Fuck Yeah Jane Eyre.
Posts tagged books
Yesterday, while the clock struck midnight, I was turning the las page of this great book. Indeed, at my 20’s, is the first time that I read it because I was denying myself that anything could be better than Wuthering Heights and that not even Charlotte or Anne could’ve written something that compared in majestuosity to Emily Bronte. But oh what a mistake, if I had only known I was being deceived by my mind.
The characters have this truth inside of them that makes you believe them the best people ever to exist in the world; even if it’s Mr. Rochester with his loneliness and raw manners, Jane with her stubborness, Adele with her impatience, or the pureness of heart of St. John, Mary and Diana. All, all is wonderful.
Even in the most dreadful situations, Jane Eyre proved to be a creature pure in her heart seeking only the good for everyone else before her’s. Disapproving to love anyone who was not the one who she had truly loved and that had loved her in return, she emerged from lonely times only to seek for truth and an answer to all her questions upon her leaving Thornfield.
And how everything ends by falling into place at last.
We not only need to seek for love, but we also need to stay true to ourselves in the shadow of our own convictions and education.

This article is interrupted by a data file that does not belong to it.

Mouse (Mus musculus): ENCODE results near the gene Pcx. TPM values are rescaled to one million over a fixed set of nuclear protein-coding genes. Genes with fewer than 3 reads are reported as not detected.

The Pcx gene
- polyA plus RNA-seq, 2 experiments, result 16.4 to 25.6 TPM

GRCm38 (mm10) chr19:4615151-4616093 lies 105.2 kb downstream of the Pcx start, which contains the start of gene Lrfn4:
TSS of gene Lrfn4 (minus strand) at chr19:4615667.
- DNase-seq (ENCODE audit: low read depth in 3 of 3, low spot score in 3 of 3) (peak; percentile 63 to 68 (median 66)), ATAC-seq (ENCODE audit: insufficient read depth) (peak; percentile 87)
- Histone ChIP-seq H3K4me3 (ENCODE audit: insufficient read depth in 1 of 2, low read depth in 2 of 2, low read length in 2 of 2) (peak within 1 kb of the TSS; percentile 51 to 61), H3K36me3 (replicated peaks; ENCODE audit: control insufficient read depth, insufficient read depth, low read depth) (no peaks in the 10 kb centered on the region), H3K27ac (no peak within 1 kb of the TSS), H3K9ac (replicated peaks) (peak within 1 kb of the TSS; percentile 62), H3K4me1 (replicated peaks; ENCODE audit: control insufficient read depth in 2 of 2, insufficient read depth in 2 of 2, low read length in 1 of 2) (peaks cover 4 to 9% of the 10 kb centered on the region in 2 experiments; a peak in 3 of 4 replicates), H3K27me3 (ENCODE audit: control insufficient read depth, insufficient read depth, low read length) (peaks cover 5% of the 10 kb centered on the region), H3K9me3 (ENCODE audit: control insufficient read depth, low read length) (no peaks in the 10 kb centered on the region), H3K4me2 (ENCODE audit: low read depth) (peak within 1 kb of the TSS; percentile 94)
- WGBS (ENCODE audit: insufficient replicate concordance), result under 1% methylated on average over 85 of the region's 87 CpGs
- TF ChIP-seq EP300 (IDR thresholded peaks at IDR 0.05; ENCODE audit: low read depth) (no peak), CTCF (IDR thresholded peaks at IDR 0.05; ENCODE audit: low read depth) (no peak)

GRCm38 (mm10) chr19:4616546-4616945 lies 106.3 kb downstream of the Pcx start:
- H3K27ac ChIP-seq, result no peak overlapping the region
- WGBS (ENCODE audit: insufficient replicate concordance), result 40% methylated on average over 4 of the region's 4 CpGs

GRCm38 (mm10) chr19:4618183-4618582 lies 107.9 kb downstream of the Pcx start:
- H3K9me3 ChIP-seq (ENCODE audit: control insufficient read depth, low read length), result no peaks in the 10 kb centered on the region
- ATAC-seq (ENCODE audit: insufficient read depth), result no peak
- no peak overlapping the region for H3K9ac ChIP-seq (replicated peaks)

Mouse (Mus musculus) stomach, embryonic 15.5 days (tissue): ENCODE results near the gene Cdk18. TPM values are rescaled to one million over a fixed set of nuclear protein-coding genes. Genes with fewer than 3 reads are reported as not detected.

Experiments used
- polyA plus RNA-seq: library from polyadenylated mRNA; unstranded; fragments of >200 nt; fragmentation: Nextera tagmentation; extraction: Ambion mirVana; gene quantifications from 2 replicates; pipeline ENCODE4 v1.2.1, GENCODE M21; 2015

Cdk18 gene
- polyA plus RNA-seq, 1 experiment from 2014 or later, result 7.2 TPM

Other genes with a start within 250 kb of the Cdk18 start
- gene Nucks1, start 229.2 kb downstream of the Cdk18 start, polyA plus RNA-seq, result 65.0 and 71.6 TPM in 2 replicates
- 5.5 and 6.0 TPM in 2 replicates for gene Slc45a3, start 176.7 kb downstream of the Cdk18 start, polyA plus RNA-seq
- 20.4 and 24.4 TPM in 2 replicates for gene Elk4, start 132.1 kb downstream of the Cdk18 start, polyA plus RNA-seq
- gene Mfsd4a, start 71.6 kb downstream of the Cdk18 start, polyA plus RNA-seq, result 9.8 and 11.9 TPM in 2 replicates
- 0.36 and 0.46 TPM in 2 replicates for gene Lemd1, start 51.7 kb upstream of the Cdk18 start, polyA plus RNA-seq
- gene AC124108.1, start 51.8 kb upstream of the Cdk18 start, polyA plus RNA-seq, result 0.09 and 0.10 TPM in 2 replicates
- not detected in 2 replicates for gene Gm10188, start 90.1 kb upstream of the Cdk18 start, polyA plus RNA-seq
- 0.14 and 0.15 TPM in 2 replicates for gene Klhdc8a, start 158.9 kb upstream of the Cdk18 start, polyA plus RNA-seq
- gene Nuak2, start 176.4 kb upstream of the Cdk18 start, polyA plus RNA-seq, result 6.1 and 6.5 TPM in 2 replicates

”It’s as if I had a string somewhere under my left ribs, tightly and inextricably knotted to a similar string situated in the corresponding quarter of your frame… I am afraid if that cord of communion will be snapped; and then I’ve a nervous notion I should take to bleeding inwardly for you.
Writing anonymously on the Yorkshire moors, Bronte appeals directly to our sense of victimization, our smothered superiority. Why are we not loved? Why don’t people recognize us for who we really are? How long must we endure this “ever-torturing pain”? These are the broiling adolescent questions that ‘Jane Eyre’ gives voice to in such full-throated cries. The novel allows us to luxuriate in our wounded sense of others’ unreasonable disregard for how wonderful we really are. And that same tone of emotional extravagance is reflected in the marvelously gothic plot of ‘Jane Eyre’ that finally bursts into flames and consumes everything.